Ever since losing control of the government in 2006, Republicans have been striving relentlessly to reclaim their hold on power. Throughout their obstructionist escapades during the Obama administration, Republicans made promises to their voters to enact large-scale conservative reforms once voted back into power, and they were especially intent on reversing the enactment of the Obama agenda, including legislation on health care, taxation, and regulation. With Republican control of the White House and both houses of Congress, 2017 would be the GOP’s year to enact its sweeping agenda, paralleling Obama’s legislative achievements of 2009. However, the year was largely a disappointment, and with their failure on healthcare reform, Republicans were desperate to end it with any sort of victory. That victory came in the form of the Tax Cut and Job Act (TCJA) of 2017. This much talked about bill grabbed headlines during 2017’s final months with its massive reduction in the corporate tax rate, its creation of $1 trillion dollars in debt, and its hasty and careless process.
With the bill now in effect, its specifics need to be more widely and better understood. While it would be unfair to label the bill as simply tax cuts for the rich, it can not be considered comprehensive tax reform. The right has presented the TCJA as akin to the infamous bipartisan and technical Tax Reform Act of 1986, while the left has likened it more to the Bush Tax Cuts of 2001 and 2003. The content of the bill is somewhere in between, having elements of praiseworthy reform along with significant tax cuts concentrated among high income earners. The bill also creates new problems in our tax code by adding distortions that will have consequences for our economy and tax collection.
The Good (Reform): Income Tax Reform, Lower Corporate Rate, Corporate AMT Repeal
What makes tax reform objectively “good,” at least to lawyers and economists, is whether or not it tackles some of the inefficiencies within the tax code that inhibit growth, either through simplification or removing aspects that distort market incentives.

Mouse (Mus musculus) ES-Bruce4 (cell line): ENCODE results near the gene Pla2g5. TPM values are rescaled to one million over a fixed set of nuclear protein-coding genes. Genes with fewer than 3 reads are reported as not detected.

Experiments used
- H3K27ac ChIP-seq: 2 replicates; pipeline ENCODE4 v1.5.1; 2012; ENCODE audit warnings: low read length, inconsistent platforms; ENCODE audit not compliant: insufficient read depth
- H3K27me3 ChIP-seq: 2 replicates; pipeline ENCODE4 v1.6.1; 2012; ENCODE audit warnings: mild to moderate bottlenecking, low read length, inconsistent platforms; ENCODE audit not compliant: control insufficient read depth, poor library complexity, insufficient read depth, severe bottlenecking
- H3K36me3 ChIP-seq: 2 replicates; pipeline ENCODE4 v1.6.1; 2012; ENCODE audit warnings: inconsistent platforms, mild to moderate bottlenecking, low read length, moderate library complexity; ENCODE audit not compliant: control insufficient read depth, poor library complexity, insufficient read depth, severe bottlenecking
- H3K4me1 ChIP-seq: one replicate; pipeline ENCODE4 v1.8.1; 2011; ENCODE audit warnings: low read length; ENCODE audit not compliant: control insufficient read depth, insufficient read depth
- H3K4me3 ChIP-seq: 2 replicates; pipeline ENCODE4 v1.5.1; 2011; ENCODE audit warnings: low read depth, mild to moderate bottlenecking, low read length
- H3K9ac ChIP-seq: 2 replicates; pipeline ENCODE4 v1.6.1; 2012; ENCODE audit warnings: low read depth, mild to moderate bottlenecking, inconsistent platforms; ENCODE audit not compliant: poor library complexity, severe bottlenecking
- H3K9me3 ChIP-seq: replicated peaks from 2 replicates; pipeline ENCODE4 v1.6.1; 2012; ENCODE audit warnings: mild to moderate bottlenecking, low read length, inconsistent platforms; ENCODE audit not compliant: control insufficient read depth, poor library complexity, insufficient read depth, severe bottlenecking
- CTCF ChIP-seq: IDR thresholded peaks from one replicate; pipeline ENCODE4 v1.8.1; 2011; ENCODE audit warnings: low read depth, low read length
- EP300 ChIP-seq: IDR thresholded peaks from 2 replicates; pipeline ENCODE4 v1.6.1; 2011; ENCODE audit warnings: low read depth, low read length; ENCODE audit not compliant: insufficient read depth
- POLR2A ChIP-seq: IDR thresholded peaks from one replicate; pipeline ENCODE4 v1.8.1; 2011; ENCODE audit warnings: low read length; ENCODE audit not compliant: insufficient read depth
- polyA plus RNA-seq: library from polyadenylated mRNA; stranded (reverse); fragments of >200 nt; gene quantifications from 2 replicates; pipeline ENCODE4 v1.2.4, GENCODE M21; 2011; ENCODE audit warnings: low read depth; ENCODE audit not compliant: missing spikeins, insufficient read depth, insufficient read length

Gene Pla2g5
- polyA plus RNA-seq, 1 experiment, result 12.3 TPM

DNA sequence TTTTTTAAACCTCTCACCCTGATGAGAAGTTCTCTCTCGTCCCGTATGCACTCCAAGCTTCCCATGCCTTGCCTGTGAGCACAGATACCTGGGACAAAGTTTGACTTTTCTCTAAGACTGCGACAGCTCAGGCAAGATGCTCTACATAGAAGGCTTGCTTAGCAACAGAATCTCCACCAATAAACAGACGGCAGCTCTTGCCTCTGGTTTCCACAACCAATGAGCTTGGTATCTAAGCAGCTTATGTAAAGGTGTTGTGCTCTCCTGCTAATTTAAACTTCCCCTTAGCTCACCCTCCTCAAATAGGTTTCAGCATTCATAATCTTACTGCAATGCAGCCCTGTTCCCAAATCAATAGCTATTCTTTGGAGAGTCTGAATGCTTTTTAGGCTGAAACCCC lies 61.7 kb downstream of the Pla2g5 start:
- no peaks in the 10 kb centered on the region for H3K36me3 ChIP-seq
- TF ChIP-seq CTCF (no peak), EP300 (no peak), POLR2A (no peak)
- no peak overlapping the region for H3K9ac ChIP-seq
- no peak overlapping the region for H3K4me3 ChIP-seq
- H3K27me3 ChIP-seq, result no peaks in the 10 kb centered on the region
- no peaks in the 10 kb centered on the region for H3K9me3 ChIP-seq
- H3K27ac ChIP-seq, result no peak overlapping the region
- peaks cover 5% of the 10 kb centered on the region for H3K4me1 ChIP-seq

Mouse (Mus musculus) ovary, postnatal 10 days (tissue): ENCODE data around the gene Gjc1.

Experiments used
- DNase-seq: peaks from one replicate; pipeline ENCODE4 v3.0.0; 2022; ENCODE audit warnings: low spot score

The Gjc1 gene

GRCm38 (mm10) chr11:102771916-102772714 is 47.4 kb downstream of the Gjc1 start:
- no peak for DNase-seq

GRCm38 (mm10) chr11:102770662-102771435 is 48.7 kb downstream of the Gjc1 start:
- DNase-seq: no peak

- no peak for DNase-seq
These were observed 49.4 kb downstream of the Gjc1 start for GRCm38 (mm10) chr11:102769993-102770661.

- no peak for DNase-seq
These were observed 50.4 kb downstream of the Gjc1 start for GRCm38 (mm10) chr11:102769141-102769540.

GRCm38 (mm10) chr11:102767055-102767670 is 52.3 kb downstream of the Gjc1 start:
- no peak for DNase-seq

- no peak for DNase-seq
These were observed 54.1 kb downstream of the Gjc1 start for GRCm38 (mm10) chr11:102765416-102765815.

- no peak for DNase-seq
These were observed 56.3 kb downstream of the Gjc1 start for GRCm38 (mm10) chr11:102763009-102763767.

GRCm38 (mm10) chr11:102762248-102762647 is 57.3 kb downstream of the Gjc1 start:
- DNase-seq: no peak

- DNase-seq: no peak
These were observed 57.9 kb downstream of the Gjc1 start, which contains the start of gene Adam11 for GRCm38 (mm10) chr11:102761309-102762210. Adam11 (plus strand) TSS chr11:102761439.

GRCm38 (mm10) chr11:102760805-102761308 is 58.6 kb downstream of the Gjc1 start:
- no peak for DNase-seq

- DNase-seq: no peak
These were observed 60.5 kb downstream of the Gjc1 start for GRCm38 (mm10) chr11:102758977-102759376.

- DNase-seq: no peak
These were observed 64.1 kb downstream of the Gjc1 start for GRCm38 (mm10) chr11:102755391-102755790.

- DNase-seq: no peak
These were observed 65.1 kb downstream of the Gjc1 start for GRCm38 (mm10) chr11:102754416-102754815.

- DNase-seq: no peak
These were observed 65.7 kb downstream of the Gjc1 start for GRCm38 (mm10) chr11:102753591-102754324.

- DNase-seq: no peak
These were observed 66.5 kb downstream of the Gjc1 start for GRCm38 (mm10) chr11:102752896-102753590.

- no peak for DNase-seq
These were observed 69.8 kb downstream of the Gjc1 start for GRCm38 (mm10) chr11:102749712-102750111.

On the individual side, the bill reduces some loopholes in the income tax, which economists have widely criticized as inefficient and unfair. When filing income taxes, households can either itemize their deductions or use the standard deduction. Itemizing allows a household to take advantage of special tax deductions to reduce its tax burdens, such as deducting its mortgage interest, state and local tax (SALT) payments, and charitable contributions from its taxable income. On the other hand, filers who utilize the standard deduction simply deduct a lump sum from their taxable income. Since itemizers also tend to have higher incomes than standard deduction filers, the benefits of itemized deductions are more heavily skewed to top earners. These are the “loopholes” the rich exploit to reduce their tax burdens, which the tax bill reforms. The TCJA would double the standard deduction, leaving only 10 percent as opposed to 30 percent of households in 2017 to itemize, thus reducing the value of these itemized deductions. Doubling the standard deduction would be met with eliminating personal exemptions, simplifying the tax code somewhat, and providing some net tax relief to the middle class, at least until the new inflation measure wipes it out.